I’m excited to announce that as of Monday I’m the new Account Executive at London-based travel PR and Marketing company Hills Balfour.
I’ve felt ready for a while to rein in my spontaneous inner-adventurer and sink my teeth into a role which will take me all over the world, whilst enabling me to progress. It’s quite amazing how grounded I already feel knowing I’ll be starting this on Monday and look forward to sharing my business and professional adventures abroad with you along the way.
In the meantime, what’s up London!
Often we are so consumed by the pace of life that we stop noticing the beautiful things around us: nature, architecture, people, landmarks, all of which comprise the fabric of a place. After a while is easy to ignore, or more tune out of our surroundings, so I thought it would be fun to view my hometown Brighton with fresh, tourist eyes.. Here are some pictures from around Brighton town, reminding me just why I love this city!
Oh Guernsey, you’re a funny little island full of funny little people. Having been here for a couple of months now it’s fair to say it’s been an interesting experience observing how the country operates and what the people do, as I discussed in my last post ‘Getting to know the locals’.
Having spent the past 6 weeks in Guernsey, I’ve begun to notice some of the endearing and peculiar traits of the local people…
- They reply to most statements “Is it?” (pronounced “iz-et”) or “eh”
- The first 10 minutes of a conversation with a Guern will revolve around finding out who your mutual friends are and then following up the inevitable surprise of having friends/ acquaintances in common with “Small world eh!”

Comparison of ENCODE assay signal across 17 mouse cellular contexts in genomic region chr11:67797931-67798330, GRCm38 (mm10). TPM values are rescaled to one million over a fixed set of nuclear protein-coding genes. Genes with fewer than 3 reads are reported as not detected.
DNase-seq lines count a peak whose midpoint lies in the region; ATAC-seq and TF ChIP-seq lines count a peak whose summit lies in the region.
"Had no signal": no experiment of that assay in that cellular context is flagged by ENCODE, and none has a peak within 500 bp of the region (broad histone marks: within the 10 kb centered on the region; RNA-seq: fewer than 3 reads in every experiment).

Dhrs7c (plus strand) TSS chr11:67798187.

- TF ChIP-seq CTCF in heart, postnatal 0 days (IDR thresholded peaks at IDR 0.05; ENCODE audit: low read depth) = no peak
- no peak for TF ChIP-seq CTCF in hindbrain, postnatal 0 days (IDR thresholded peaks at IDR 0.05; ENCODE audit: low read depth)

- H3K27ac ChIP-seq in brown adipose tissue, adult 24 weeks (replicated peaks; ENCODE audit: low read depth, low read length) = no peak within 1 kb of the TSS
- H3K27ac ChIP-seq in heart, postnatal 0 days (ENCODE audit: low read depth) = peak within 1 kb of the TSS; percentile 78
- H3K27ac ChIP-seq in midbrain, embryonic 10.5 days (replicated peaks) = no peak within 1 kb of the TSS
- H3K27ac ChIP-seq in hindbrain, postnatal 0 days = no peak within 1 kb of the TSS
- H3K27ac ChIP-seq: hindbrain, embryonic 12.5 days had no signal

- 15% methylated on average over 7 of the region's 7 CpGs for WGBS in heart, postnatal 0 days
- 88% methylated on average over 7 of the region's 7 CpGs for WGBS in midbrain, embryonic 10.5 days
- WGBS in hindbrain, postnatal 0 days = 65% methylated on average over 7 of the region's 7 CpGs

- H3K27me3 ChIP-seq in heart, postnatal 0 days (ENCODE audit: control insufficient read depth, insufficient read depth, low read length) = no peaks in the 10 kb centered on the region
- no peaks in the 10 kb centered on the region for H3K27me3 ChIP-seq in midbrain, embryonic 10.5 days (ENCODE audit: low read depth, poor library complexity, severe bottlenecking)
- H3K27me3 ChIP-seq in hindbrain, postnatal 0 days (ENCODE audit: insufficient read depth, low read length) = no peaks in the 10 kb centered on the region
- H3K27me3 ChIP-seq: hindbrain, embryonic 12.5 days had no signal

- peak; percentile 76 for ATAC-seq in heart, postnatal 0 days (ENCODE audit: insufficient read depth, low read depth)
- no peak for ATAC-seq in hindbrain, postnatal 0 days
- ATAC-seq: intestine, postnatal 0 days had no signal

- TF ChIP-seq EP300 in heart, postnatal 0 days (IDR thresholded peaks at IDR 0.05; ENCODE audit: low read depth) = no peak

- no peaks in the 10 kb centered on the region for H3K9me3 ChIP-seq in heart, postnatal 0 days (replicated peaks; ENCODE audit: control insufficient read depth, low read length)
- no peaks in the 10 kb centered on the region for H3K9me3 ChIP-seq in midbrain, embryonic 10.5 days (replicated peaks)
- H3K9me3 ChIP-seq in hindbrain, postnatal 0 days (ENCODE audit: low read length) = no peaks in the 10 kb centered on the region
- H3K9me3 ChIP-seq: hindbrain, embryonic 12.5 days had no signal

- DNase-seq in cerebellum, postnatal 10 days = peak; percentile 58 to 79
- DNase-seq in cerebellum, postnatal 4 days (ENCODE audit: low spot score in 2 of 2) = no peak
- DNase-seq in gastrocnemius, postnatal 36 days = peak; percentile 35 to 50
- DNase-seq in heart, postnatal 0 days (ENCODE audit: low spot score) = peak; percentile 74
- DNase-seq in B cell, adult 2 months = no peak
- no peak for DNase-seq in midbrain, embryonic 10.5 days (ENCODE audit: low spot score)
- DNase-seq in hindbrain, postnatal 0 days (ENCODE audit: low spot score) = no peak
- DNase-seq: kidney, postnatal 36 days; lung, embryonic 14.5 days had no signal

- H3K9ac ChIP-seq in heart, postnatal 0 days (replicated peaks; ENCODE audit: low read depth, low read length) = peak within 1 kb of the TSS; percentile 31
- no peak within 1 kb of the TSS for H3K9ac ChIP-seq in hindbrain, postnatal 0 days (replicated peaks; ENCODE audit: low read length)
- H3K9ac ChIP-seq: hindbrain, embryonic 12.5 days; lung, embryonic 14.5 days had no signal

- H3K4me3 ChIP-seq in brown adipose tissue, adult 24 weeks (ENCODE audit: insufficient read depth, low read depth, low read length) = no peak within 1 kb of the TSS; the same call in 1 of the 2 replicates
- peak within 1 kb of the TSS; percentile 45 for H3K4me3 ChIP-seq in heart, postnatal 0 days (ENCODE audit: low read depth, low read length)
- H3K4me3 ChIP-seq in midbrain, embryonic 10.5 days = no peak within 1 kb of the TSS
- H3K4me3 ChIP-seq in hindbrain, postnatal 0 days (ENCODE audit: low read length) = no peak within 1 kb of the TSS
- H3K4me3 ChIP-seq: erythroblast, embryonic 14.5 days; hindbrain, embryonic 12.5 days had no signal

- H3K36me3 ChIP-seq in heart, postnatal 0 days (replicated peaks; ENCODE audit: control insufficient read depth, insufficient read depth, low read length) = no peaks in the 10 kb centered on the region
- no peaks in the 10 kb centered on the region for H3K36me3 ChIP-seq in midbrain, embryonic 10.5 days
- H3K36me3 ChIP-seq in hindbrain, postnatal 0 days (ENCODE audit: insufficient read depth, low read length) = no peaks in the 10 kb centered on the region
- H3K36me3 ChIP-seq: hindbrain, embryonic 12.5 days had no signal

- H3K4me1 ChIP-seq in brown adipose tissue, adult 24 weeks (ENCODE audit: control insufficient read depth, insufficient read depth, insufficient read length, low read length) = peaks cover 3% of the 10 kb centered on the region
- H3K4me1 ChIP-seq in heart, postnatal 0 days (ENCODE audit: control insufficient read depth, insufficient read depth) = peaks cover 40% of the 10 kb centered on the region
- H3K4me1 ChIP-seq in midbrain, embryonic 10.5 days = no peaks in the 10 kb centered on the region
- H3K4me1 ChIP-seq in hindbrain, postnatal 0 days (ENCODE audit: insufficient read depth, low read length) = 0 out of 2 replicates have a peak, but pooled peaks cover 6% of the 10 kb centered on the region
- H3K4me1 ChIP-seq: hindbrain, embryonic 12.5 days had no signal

- They like to know where abouts on the island you live pretty much immediately
- They like to make/grow things to share with their colleagues and friends
- They have their own legal tender (The Guernsey Pound) and their own variation of the French language (Guernsey French, which the local news station recites their news out in on a Saturday morning)
- Some of them, mainly the elderly, have a slight intolerance for foreigners, outsiders and accents which extends to accents from the British Isles! We have a friend from Manchester and some of her elderly colleagues refused to speak to her until she, “learned to talk properly”
- The island is so safe they leave their houses and cars unlocked (I even saw that someone had left their door open on their Mercedes, and when I returned to the car park two hours later it was still there, with the door still open!)
- There is a resistant to change: the current big debate is whether shops in the town centre should open on Sunday. The locals are not happy.
- People swim in the sea 365 days a year
- They say “Cheery” when they say goodbye